Symptoms of irritable bowel syndrome (IBS) include severe abdominal cramps, as well as diarrhea and constipation. Many people also struggle with anxiety and increasing stress over their condition, and the difficulty they have controlling their bowels. If your IBS symptoms make it impossible for you to continue working and earning a living, you may qualify for disability benefits, such as Social Security Disability Insurance (SSDI) or Supplemental Security Income (SSI).
At Berger and Green, our Pittsburgh attorneys know what the Social Security Administration (SSA) disability examiners are looking for when they review your application for benefits. We can review your claim and help you file an application for Social Security Disability (SSD) for IBS. We can also guide you through the appeals process if you already received a letter of denial from the SSA. We can often help our clients get their denials overturned, getting them approved for monthly benefits and recovering back pay on their behalf. Call us today at 412-661-1400 for a free initial consultation.
Does My IBS Diagnosis Qualify Me for Disability Benefits?
The SSA’s impairment listings outline the criteria to meet their definition of disabled based on your medical condition. There is not a specific impairment listing for IBS. However, many who suffer from IBS may meet the criteria listed under Section 5.00 – Digestive Disorders. Some of the symptoms covered in this section that may allow you to qualify include gastrointestinal hemorrhaging and weight loss due to digestive disorders.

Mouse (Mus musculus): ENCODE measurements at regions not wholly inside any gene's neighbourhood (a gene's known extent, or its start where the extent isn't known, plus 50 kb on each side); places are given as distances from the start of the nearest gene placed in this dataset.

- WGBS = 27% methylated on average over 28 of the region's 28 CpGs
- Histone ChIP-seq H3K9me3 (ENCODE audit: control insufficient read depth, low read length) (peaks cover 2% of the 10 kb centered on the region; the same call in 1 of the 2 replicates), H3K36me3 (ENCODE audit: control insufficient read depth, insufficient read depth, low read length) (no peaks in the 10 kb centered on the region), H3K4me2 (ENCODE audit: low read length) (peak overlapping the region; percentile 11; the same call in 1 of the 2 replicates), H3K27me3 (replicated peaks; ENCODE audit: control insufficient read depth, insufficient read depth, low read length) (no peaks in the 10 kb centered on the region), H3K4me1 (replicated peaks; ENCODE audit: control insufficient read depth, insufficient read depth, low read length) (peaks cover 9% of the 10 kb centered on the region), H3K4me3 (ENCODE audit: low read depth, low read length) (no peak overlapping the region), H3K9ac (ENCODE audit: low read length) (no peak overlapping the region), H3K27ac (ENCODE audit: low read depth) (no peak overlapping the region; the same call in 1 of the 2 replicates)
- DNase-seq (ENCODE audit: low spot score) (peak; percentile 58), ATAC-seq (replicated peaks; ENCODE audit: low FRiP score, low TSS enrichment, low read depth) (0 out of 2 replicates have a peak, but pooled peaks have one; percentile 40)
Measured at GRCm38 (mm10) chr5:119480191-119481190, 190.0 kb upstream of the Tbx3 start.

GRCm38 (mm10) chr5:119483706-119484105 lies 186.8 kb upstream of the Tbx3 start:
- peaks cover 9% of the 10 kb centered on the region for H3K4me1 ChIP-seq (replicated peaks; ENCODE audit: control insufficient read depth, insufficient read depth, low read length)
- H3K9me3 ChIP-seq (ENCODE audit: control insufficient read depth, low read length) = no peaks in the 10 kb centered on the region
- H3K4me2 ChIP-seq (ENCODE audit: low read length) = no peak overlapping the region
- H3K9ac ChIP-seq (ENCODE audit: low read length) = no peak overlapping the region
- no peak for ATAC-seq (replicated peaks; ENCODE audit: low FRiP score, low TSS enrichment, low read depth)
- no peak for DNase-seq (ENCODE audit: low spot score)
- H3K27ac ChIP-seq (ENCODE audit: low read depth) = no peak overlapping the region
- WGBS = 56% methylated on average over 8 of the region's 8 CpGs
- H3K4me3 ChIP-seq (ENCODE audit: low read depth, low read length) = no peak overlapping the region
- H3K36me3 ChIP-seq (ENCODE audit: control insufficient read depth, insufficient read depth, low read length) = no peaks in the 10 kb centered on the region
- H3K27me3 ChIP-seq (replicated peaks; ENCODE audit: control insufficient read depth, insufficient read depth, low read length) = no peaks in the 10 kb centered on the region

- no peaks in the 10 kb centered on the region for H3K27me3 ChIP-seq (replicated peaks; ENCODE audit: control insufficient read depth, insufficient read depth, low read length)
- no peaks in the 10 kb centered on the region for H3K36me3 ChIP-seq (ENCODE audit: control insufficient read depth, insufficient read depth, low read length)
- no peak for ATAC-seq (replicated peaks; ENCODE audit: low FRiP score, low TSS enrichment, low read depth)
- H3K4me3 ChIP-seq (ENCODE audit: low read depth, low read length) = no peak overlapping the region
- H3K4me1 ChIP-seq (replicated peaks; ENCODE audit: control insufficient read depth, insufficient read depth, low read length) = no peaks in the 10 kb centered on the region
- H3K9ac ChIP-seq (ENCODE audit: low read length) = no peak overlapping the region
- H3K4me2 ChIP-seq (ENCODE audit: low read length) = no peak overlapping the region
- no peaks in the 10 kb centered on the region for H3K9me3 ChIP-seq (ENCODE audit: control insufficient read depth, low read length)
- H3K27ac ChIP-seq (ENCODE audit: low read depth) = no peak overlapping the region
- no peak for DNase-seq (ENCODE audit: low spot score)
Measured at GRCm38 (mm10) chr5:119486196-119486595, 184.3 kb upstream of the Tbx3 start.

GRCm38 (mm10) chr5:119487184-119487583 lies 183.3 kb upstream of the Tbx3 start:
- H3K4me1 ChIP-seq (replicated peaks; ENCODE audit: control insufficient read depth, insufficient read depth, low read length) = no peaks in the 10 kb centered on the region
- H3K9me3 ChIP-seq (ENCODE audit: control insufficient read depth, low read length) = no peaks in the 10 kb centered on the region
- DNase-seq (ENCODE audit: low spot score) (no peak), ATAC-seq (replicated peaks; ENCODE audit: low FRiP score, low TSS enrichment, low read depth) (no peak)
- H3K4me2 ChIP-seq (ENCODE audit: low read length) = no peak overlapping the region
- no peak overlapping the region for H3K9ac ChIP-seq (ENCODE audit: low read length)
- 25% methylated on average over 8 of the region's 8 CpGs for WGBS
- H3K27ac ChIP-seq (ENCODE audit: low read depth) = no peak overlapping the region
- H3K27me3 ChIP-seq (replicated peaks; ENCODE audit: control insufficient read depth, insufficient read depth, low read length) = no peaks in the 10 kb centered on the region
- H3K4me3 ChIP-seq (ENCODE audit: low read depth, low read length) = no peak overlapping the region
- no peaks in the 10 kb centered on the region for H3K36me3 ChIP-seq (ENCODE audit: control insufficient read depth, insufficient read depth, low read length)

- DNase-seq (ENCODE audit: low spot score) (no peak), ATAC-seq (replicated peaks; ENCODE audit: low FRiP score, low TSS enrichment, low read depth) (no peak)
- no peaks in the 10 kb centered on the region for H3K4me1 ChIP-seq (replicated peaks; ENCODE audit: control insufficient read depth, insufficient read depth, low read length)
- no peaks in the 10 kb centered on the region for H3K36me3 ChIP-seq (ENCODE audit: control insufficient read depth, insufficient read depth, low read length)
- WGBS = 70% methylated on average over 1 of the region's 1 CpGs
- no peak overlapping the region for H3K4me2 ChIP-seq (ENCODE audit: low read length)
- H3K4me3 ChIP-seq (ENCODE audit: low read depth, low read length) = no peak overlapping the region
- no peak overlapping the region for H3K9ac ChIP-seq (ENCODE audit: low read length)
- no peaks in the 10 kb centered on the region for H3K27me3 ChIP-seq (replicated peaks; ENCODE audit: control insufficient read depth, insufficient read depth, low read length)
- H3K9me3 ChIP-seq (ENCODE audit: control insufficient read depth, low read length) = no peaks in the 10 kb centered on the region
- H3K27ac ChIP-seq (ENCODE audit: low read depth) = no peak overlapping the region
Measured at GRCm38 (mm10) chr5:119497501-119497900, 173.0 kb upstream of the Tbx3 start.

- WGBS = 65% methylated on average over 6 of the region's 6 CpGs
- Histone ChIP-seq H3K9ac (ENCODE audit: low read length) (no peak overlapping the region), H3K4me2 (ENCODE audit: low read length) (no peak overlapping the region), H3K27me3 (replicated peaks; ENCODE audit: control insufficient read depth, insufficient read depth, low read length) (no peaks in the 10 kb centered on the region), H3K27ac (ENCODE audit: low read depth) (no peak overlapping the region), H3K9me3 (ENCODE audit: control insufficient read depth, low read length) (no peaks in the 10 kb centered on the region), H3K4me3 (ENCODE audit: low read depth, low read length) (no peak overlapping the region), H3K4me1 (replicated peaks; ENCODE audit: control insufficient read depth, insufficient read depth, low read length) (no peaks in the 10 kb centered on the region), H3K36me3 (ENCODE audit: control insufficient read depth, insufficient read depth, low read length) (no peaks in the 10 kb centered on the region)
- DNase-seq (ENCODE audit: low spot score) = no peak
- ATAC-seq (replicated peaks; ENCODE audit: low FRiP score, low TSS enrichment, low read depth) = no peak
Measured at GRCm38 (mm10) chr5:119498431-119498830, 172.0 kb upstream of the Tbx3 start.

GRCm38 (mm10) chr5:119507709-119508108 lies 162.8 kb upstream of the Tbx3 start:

To prove you meet these criteria, your medical records need to document specific test results showing the serious and debilitating nature of your condition. In addition, they need to show you have suffered from your condition on a long-term basis. This is sometimes an issue because IBS symptoms tend to come and go.
If you believe you may qualify for SSD benefits, we can help you file your claim. Even if you do not meet the criteria in the impairment listings, we may be able to help you demonstrate you are unable to work and qualify for benefits in another way. Call us today for a free case evaluation, and let us go to work for you.
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How Can I Get Disability Benefits If I Do Not Meet the Criteria in the Impairment Listings?
If you and your doctor cannot find a treatment that allows you to control your IBS symptoms, it may make it very difficult to do many of the normal tasks you need to do at work. If your medical records adequately document your impairments and demonstrate why it is impossible for you to work, you may qualify for benefits based on your residual functional capacity (RFC).
If the disability examiner assigned your case does not find you meet any applicable impairment listing, they will review your file and assign an RFC that outlines your abilities. By reviewing your medical records, imaging scans, and other documentation, they can often discern the types of tasks you can complete, how often, and for how long. Occasionally, they may ask you to attend a consultative medical exam with a physician to get a better idea of your impairments. If they determine you cannot work or earn a living wage, you may qualify for disability benefits.